9 COMPENSATION COMMITTEE REPORT ON EXECUTIVE COMPENSATION The Compensation Committee of the Board of Directors (the "Committee") consists of two non-employee directors who make decisions pertaining to executive compensation and benefits. The members of the Committee are currently Messrs. Smith and Schwerin. All decisions by the Committee relating to the compensation of the Company's executive officers are reviewed by the full Board of Directors, except for decisions about awards under the Company's 1991 Employee Incentive Plan (the "Plan"), which must be made solely by the Committee in order for the grants or awards under such plan to satisfy Rule 16b-3 under the Securities Exchange Act of 1934. Set forth below is a report submitted by Messrs. Smith and Schwerin in their capacity as the Board's Compensation Committee addressing the Company's compensation policies for 1994 as they affected the Named Executives. Compensation Policies Toward Executive Officers. The Committee's executive compensation policies are designed to provide competitive levels of compensation that are consistent with the Company's annual and long-term performance goals, reward above-average corporate performance, recognize individual initiative and achievements, and assist the Company in attracting and retaining qualified executives. Executive compensation is targeted at levels that the Committee believes are consistent with others in the Company's industry and reflect corporate performance. As a result, the Named Executives' actual compensation levels in a particular year may be above or below those of the Company's competitors, depending upon the Company's and the individual executive's performance. The Company previously retained a compensation consulting firm to analyze the compensation data of manufacturing companies of similar size to the Company. The Committee will continue to use this comparative information, in addition to information on corporate performance and the performance of individual executives, for purposes of evaluating compensation for 1995. The Committee also endorses the position that stock ownership by management and stock-based performance compensation arrangements are beneficial in aligning management's and shareholders' interests in the enhancement of shareholder value. Thus, the Committee has utilized these elements in the Company's compensation packages for executive officers. Awards of stock options under the Plan are designed to promote the identity of long-term interests between the Company's executives and its shareholders and assist in the retention of executives. Compensation to the Named Executives for 1994, as reflected in the foregoing tables, consisted of base salary and annual bonus. The Committee also awarded stock options under the Plan in 1994, as indicated in the foregoing tables. Salary. The base salary of each of the Named Executives was adjusted during 1994 as a result of changes in the duties and responsibilities of the Named Executives. Bonus. The bonuses for officers for 1994 were established in early 1995, based upon the Committee's evaluation and weighing of corporate, business unit and individual performance. Measures of corporate performance include the Company's operating income and net income. Measures of business unit performance include sales growth, market share and operating income for the business unit. Individual performance measures are established annually by management. After the end of each year, the Committee determines the bonus for each executive based on the individual's value, experience level and the attainment of the pre- established performance goals. The performance of the Molded Products group was a significant factor in the determination of Mr. Deupree's 1994 bonus. Options/Stock Based Compensation. During 1994, the Committee granted stock options under the Plan to three of the Named Executives. The number of shares covered by the grants to Messrs. Deupree and Wilbur were based on their duties and performance. Mr. Wilbur's options were subsequently cancelled in accordance with an amendment to his employment agreement. Mr. O'Leary's options were negotiated as part of his initial compensation package upon commencing employment. Under the Plan, the Committee may also award stock appreciation rights and restricted stock to key employees. To date, no awards of stock appreciation rights or restricted stock have been made under the Plan. 7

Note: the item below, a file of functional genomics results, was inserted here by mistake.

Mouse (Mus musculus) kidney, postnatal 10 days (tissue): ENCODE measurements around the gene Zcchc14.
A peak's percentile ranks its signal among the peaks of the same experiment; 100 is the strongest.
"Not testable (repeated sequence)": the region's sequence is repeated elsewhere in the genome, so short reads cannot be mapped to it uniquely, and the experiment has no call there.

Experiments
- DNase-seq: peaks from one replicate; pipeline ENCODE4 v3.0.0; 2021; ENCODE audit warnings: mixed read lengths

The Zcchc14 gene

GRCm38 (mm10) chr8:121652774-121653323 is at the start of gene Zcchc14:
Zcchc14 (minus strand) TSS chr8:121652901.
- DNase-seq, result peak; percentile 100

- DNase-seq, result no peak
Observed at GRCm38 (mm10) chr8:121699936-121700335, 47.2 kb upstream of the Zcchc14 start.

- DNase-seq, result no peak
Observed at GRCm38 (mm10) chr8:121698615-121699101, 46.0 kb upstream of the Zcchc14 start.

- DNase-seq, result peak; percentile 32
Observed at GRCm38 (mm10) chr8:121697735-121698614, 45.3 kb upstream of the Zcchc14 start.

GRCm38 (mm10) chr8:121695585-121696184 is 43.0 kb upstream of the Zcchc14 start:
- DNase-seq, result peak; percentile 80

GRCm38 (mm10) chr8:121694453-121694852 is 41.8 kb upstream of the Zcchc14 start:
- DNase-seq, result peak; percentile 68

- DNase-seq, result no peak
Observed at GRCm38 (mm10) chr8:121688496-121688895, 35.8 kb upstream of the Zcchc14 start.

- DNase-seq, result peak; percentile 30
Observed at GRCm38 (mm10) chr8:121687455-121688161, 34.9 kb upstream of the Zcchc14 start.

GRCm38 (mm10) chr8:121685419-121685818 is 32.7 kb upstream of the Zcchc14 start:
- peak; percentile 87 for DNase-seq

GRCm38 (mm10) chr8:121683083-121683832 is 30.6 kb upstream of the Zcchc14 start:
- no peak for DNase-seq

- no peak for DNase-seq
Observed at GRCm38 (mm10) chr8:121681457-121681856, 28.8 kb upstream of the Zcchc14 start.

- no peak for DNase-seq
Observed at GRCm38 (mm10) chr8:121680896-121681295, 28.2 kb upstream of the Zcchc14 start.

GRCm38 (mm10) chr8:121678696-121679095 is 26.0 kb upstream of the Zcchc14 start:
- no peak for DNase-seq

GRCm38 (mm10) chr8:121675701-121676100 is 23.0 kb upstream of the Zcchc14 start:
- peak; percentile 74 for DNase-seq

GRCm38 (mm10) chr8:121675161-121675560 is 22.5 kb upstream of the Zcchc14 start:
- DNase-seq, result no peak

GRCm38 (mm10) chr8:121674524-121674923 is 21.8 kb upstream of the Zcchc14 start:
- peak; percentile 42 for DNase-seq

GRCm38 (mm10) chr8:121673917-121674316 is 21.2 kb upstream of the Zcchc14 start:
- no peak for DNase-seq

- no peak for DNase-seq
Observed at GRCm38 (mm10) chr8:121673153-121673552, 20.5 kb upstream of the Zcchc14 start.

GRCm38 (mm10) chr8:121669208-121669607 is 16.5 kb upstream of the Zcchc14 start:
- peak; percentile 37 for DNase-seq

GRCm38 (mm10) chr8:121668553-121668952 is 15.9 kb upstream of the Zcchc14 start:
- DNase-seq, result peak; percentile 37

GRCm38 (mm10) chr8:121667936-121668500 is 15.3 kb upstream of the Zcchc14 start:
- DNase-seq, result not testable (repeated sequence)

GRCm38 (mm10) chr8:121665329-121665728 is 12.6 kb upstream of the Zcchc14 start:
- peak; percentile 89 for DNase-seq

10 Mr. Binnie's Compensation. Mr. Binnie, the Chairman of the Board of Directors of the Company, is not compensated directly by the Company. Instead, the Company pays management fees to a management company owned by Mr. Binnie under a management agreement that is renewable annually. See "Certain Transactions -- Management Fees." SUBMITTED BY THE COMPENSATION COMMITTEE OF THE COMPANY'S BOARD OF DIRECTORS: Samuel H. Smith, Jr. Clarence M. Schwerin III The preceding report shall not be deemed incorporated by reference by any general statement incorporating by reference this proxy statement into any filing under the Securities Act of 1933 (the "1933 Act") or the Securities Exchange Act of 1934 (the "1934 Act"), except to the extent the Company specifically incorporates this by reference, and shall not otherwise be deemed filed under the 1933 Act or the 1934 Act. STOCK PERFORMANCE The following graph sets forth a comparison of the cumulative shareholder return of the Company's Class A Common Stock from May 16, 1991 (the effective date of the Company's initial public offering) to the end of 1991, 1992, 1993 and 1994, with the cumulative total return for the same periods for the S&P 500 Stock Index and for the Value Line Household Products Industry Index (the "Peer Group") based upon a hypothetical $100 investment, assuming the reinvestment of dividends (the Company has not paid dividends on either the Class A or Class B Common Stock). <TABLE> <CAPTION> Measurement Period Carlisle Household (Fiscal Year Covered) Plastics Inc. S&P 500 Products Index <S> <C> <C> <C> 5/16/91 $100.00 $100.00 $100.00 1991 89.77 113.64 123.97 1992 48.86 122.49 138.49 1993 67.05 134.85 149.12 1994 37.50 136.40 159.31 </TABLE> 8